Today, many hospitals and health systems find their emergency rooms consistently over capacity, and this will only be exacerbated as tens of millions of Americans gain access via the Affordable Care Act. But a packed ED doesn’t necessarily mean the problem starts there. Many organizations are good at looking at the efficiency of their processes within a particular department, but the real opportunity is in looking at efficiency across the entire patient journey.

Kurt Salmon and Vanderbilt University Medical Center partnered to tackle this problem with a unique approach.

Issue: Vanderbilt University Medical Center was faced with a significant capacity problem. The system’s emergency department was on diversion a significant amount of time and, even on the eve of opening a new 70-bed tower, Vanderbilt was concerned that it did not have enough beds to handle future increases in demand related to the Affordable Care Act. So Vanderbilt turned to Kurt Salmon for help improving capacity and throughput systemwide.

Solution: We helped Vanderbilt look at capacity and throughput from the patient’s point of view. Instead of focusing on improving performance within specific departments, we examined how each department interacts with all others and how each impacts the patient experience.

We applied classic Lean principles in a new and innovative way, creating the concept of care streams. The goal of care streams is to measure non-value time throughout the entire patient care journey—not just within one department—and teach staff and physicians how to eliminate non-value time and improve patient satisfaction and throughput in care processes.

After taking a close look at processes from the patient’s point of view, the hospital was astounded at its amount of non-value time. In fact, for surgical patients, 49% of the day of admission and 85% of the day of discharge were non-value-added time. The numbers were even more surprising for medical patients: Eighty percent of the day of admission and 86% of the day of discharge were non-value.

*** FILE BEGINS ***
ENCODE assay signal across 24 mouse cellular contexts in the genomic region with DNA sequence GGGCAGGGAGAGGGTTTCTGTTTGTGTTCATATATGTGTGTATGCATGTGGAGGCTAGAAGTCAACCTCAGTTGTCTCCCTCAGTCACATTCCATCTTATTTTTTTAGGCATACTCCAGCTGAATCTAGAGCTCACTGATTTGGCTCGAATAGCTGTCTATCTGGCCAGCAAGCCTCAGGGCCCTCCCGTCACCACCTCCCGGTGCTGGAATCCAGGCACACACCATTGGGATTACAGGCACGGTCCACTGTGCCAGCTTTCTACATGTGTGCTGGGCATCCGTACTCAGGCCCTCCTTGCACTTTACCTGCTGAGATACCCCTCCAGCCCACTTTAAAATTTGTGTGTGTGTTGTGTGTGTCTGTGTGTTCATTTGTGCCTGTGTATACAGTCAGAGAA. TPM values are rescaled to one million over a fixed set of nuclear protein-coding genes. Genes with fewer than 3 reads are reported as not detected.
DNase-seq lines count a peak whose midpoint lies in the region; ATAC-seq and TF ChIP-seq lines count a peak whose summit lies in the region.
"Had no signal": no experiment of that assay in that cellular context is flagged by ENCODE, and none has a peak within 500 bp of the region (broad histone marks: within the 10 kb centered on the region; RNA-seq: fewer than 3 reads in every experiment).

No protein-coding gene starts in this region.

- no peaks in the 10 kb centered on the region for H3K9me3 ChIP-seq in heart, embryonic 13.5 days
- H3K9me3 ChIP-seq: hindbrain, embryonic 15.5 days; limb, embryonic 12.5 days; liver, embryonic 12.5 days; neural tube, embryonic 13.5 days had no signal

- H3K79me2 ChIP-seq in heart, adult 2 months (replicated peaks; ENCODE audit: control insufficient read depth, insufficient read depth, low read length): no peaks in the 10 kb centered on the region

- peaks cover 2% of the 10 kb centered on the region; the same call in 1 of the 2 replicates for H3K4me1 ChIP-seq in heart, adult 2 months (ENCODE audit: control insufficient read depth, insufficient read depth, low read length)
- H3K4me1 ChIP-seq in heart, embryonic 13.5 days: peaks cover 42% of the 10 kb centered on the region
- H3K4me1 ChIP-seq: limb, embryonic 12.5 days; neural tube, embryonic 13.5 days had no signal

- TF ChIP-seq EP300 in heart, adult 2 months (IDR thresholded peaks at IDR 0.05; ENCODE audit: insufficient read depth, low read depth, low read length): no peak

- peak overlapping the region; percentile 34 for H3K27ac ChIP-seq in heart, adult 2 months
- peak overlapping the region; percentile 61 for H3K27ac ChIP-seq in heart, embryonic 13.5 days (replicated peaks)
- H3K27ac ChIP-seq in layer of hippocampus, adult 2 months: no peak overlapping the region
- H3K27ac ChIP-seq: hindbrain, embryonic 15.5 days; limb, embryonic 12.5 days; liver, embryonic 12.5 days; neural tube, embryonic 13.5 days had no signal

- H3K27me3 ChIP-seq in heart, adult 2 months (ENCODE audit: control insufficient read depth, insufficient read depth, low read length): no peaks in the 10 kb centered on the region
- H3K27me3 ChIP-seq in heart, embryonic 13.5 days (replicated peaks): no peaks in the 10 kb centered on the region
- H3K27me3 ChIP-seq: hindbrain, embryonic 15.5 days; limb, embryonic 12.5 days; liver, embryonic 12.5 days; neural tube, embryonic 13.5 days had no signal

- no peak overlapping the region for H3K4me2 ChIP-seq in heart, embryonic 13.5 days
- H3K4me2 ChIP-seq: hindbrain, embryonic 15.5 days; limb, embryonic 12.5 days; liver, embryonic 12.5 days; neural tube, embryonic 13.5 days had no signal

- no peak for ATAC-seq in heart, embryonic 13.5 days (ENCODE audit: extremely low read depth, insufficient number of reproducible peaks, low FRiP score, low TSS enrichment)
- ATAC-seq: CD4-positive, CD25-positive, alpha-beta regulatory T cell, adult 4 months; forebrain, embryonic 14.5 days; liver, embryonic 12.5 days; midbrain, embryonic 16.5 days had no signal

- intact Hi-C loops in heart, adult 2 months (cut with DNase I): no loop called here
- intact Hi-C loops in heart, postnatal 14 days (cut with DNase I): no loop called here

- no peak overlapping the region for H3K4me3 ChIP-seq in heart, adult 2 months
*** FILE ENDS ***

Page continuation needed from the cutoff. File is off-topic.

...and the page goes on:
To tackle this significant process challenge, we started by addressing the most complex and hard-to-fix issues with patient flow. Instead of working on just one department at a time, we addressed the holistic problem and helped reduce the number of handoffs and thus the amount of unnecessary time patients experienced. We also included input from patients and families in the process to help ensure that whatever changes we implemented were done with the patient’s best interest in mind.

Finally, we helped change the mindsets of staff and physicians, increasing their knowledge of the impact of their actions on those upstream and downstream and relying on a strong change management program to show them the value of working together to improve care and throughput.

Results: Vanderbilt has a goal of reducing non-value time by 50%. When they successfully reach this goal, they will be able to see 5,000 additional patients per year without building additional space and increase patient admissions by 10%. This translates to an approximately $32 million annual boost to their bottom line.